College of Charleston SCHOOL OF THE ARTS

‘The School for Scandal’ – An 18th Century ‘Desperate Housewives’

The Department of Theatre in the College of Charleston School of the Arts will present Richard Brinsley Sheridan’s witty play “The School for Scandal.” The production will run Thursday, Nov. 10 through Tuesday, Nov. 15. Curtain times will be at 7:30 p.m., except the Sunday show at 3 p.m. only, at the Emmett Robinson Theatre in the Simons Center for the Arts, 54 Saint Philip St.

Tickets may be purchased at the box office or by telephone (843) 953-5604. Admission is $15 for general admission and $10 for College of Charleston students, faculty and staff and senior citizens 60 and older. Season subscriptions are available. The “talkback” discussions with the cast and crew will take place opening night following the performance.

Sheridan’s classic comedy of manners dives headlong into the gossip, slander and treacherous world of scandalmongers, where every wink, nod and blink carries innuendo. An 18th century “Desperate Housewives” with razor-sharp humor, shifting alliances and shocking revelations; this play grapples with what matters most: Can there be wit without malice? – Can virtue be anything but dull? – Can true love outwit fashion? Laugh at the preening, posturing and posing of classic characters from Lady Sneerwell to Sir Teazle to Snake.

Directed by Associate Professor Todd McNerney, this classic “comedy of manners” comes to life with a cast of 18 College of Charleston student actors and provides opportunities for physical comedy and highlights Sheridan’s incredible wit. McNerney explains, “Though written in the later part of the 18th century, “The School for Scandal” explores the still very common human penchant for gossip – both the creating of it and the sharing of it. Sheridan’s characters and their world are very recognizable today, his world had daily papers with gossip and slander concerning which person of society was seen where and with whom – we have People magazine or tabloids for the same kind of information.  Not only did they (and do we) enjoy spreading and sharing rumors and innuendo – some of us like to create it about ourselves – the popularity of shows like Jersey Shore or Big Brother illustrate how far people will go to be talked about and that some of us just cannot learn enough about these ‘celebrities.’”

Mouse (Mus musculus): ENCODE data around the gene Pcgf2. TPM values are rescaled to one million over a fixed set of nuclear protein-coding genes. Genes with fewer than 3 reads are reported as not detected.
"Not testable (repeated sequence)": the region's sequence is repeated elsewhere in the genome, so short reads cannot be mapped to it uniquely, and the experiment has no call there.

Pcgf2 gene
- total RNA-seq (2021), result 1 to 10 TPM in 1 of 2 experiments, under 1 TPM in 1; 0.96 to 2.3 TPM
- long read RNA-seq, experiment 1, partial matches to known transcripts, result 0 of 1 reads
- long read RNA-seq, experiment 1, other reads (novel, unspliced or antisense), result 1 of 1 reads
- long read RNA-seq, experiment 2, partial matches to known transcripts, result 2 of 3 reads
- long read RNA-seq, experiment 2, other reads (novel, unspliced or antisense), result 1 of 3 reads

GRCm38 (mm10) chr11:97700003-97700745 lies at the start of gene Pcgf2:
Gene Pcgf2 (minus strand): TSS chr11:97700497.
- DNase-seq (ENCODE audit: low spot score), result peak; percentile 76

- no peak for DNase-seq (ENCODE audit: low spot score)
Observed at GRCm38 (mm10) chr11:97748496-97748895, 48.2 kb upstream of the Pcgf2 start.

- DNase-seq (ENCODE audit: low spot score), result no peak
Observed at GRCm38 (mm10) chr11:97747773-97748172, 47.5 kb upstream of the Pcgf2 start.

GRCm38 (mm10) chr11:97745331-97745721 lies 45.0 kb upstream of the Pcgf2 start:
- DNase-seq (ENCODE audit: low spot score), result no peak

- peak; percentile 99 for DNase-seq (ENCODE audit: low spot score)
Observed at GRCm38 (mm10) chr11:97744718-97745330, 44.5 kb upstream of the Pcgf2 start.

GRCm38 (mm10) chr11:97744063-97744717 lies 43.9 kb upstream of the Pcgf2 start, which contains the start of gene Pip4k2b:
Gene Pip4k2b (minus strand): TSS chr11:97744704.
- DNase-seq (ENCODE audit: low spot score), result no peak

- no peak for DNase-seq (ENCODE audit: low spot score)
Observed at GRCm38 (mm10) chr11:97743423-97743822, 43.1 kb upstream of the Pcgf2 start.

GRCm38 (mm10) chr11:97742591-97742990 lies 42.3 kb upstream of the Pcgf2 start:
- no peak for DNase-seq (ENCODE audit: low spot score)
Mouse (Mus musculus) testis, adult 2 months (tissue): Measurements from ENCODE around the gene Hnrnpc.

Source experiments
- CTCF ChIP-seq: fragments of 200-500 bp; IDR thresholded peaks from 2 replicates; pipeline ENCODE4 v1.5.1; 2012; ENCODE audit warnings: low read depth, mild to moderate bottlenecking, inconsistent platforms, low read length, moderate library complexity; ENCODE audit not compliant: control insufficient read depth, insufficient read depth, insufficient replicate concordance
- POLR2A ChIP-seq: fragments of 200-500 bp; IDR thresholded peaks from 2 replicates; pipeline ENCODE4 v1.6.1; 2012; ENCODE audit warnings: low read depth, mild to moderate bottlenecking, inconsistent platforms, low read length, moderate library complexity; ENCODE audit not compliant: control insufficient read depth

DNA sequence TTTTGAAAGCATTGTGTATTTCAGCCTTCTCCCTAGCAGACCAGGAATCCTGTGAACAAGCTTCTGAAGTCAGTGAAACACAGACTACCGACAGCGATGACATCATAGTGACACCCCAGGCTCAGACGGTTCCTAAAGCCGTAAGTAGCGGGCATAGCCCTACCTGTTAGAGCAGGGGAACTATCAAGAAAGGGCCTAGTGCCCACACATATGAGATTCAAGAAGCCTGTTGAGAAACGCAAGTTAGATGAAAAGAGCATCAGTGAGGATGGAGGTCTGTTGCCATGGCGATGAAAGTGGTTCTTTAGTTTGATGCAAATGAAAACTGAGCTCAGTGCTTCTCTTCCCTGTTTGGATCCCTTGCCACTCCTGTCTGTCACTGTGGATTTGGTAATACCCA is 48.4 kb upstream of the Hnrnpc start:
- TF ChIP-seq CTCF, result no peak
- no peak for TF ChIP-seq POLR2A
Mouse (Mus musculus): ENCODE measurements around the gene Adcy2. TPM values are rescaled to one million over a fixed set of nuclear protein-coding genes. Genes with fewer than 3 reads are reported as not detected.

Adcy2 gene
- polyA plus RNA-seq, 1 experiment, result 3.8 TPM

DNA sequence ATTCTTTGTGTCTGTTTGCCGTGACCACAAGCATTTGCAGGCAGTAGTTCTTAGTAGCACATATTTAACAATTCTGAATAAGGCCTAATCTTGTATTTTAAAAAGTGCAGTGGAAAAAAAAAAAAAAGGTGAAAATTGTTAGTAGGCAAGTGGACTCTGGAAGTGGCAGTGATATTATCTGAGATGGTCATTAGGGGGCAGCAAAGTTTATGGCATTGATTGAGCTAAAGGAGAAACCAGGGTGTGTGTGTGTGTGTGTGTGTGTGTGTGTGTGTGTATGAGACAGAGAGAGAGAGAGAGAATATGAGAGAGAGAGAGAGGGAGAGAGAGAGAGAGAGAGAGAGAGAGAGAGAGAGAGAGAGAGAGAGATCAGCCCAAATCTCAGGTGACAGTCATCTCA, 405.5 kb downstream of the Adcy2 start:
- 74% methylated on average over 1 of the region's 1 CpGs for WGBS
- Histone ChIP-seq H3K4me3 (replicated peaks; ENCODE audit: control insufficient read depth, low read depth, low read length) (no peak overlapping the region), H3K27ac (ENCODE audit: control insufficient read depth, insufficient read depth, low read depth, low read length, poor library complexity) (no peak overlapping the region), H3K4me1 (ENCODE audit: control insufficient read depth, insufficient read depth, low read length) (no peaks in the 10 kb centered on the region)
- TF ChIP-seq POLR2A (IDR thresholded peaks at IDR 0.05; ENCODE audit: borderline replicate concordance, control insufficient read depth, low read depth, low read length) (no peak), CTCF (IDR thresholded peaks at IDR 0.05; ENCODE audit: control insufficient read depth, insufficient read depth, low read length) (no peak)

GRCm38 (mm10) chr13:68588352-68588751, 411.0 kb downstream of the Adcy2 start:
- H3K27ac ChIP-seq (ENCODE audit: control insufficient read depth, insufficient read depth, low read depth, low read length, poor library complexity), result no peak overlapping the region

The College’s production features student actors: Anna Stephenson, Montgomery Mauro, Nicholas Piccola, George Metropolis, Allison Wilde, Young Stowe, Matthias Burrel and Robert Prevatt.The production team is comprised of the College’s young and very talented design faculty, each of whom have extensive professional credentials with scenery by Charlie Calvert, costumes by Janine McCabe, and lighting by Paul Collins.

Born in 1751, Richard Brinsley Sheridan was an Irish playwright whose mother, Frances Sheridan, wrote novels and plays, and his father, Thomas Sheridan, acted in and managed the Smock Alley Theatre. In 1775 Sheridan’s first play “The Rivals” was staged at London’s Covent Garden Theatre followed shortly by his opera, “The Duenna,” which was co-produced with his father-in-law Thomas Linley the elder. “The School for Scandal,” produced in 1777, is considered to be one of the greatest comedies of manners in English. He was also known for the successful play “A Trip to Scarborough.” Sheridan was an owner of the London Theatre Royal, Drury Lane, and was a member of Parliament, who politically sided with the American Colonials during their struggle for independence.